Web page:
Aseptic meningitis is an illness that appears similar to bacterial meningitis; however, bacteria do not grow in cultures of the fluid around the brain and spinal cord (cerebrospinal fluid).
Causes, incidence, and risk factors:
There are many causes of aseptic meningitis, including:
- Infections near the brain or spinal cord, such as epidural abscesses
- Some cancers (cause a syndrome similar to meningitis)
- Some medications (such as antibiotics and over-the-counter anti-inflammatory medications)
- Tick-borne diseases (such as Lyme disease )
About half of aseptic meningitis cases are caused by the coxsackie virus and echovirus, two members the enterovirus family. The rate of enteroviral infections increases in the summer and early fall. Enteroviruses are spread by hand-to-mouth contact and coughing. They also may be spread by contact with fecal matter.
Other viruses that cause this condition include:
Risk factors for aseptic meningitis include:
- Being a health care worker
- Having a suppressed immune system
- Exposure to children in a day care setting
- Exposure to someone with a recent viral infection
Signs and tests:
For any patient with meningitis, it is important to perform a lumbar puncture ("spinal tap "), in which a sample of spinal fluid (known as cerebrospinal fluid, or CSF) is taken for testing.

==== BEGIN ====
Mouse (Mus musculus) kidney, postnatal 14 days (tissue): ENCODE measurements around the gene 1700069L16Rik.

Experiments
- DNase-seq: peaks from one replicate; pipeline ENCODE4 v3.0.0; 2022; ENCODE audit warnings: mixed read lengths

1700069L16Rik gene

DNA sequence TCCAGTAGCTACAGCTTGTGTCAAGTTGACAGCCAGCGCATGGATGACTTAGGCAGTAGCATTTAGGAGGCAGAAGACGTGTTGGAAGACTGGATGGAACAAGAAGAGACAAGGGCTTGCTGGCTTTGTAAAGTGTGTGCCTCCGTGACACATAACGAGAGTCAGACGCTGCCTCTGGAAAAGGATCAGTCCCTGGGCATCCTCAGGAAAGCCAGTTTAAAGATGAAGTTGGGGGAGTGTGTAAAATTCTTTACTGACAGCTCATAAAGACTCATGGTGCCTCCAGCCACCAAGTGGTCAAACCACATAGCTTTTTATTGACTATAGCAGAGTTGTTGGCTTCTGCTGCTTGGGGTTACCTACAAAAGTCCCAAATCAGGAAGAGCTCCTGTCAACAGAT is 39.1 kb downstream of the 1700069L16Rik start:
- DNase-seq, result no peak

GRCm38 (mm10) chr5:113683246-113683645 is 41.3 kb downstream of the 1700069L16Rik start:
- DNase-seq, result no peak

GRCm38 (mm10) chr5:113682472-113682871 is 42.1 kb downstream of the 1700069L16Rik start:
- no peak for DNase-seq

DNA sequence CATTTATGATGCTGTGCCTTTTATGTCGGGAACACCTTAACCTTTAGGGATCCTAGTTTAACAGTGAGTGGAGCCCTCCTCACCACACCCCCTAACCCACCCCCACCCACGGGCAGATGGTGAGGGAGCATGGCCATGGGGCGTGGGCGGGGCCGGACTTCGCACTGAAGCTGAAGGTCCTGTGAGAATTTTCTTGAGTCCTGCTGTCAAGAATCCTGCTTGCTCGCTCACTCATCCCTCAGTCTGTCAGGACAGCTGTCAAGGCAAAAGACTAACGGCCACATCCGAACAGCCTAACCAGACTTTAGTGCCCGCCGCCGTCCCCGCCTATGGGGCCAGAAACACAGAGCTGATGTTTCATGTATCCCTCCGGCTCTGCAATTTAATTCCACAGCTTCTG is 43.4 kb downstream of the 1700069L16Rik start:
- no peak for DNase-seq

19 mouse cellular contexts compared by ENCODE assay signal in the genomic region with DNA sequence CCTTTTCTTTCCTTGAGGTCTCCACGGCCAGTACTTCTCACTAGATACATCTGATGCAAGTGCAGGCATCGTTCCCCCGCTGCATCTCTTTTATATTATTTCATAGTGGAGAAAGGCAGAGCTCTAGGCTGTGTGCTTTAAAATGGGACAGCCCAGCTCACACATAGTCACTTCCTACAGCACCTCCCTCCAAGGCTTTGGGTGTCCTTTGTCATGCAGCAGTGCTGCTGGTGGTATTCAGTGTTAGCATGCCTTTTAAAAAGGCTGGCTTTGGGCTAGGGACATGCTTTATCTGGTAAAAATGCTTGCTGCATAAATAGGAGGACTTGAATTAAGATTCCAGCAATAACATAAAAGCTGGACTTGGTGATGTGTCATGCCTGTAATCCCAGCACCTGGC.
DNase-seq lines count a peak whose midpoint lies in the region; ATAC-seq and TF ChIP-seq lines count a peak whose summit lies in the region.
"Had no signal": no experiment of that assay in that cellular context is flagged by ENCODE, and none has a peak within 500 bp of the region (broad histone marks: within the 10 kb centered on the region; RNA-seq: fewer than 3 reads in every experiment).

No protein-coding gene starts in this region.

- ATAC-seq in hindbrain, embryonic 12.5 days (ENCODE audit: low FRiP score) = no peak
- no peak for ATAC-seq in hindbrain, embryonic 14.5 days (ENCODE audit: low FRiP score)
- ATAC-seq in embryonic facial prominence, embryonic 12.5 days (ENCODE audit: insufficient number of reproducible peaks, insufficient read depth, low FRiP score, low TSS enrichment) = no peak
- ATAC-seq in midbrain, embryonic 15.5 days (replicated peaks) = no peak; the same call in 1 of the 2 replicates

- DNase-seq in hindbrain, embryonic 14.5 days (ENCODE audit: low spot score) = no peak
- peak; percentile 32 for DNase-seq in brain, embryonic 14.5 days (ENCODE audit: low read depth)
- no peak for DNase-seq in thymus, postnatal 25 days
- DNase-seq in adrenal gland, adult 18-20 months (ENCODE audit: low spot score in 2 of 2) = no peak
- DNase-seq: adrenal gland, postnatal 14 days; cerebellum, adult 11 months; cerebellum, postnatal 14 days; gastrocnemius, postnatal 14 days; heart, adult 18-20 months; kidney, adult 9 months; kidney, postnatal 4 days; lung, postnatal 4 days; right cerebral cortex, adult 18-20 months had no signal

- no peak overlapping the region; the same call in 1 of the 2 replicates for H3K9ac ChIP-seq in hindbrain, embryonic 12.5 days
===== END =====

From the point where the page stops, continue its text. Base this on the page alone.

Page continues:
Tests may include:
- Bacterial cultures of spinal fluid
- Other cultures or special tests of spinal fluid
- White blood cell count
- White blood cell count in spinal fluid
Treatment is needed for fungal or mycobacterial causes of aseptic meningitis. Herpesvirus or varicella (chicken pox) virus may be treated with antiviral medicines. Treatment for non-infectious causes consists of pain medications and management of complications, if they occur.
No specific treatment is available for enteroviral aseptic meningitis.
Aseptic meningitis caused by a virus is usually a harmless disease. People usually recover fully 5 - 14 days after symptoms start.
Fatigue and light-headedness may last longer in some people.
An infection of the brain (encephalitis ) may develop, though this is rare. The infection may last much longer in a person with a depressed immune system.
Calling your health care provider:
Call your health care provider if you have symptoms of aseptic meningitis.
To reduce the risk of developing an infection that can become meningitis:
- Get vaccinated (against mumps or chickenpox, for example)
- Practice good hand washing
- Practice other general good health measures
Swartz MN. Meningitis: bacterial, viral, and other. In: Goldman L, Ausiello D, eds. Cecil Medicine. 23rd ed. Philadelphia, Pa: Saunders Elsever; 2007: chap 437.
|Review Date: 9/28/2008|
Reviewed By: David C. Dugdale, III, MD, Professor of Medicine, Division of General Medicine, Department of Medicine, University of Washington School of Medicine; and Jatin M. Vyas, MD, PhD, Instructor in Medicine, Harvard Medical School, Assistant in Medicine, Division of Infectious Disease, Massachusetts General Hospital. Also reviewed by David Zieve, MD, MHA, Medical Director, A.D.A.M., Inc.
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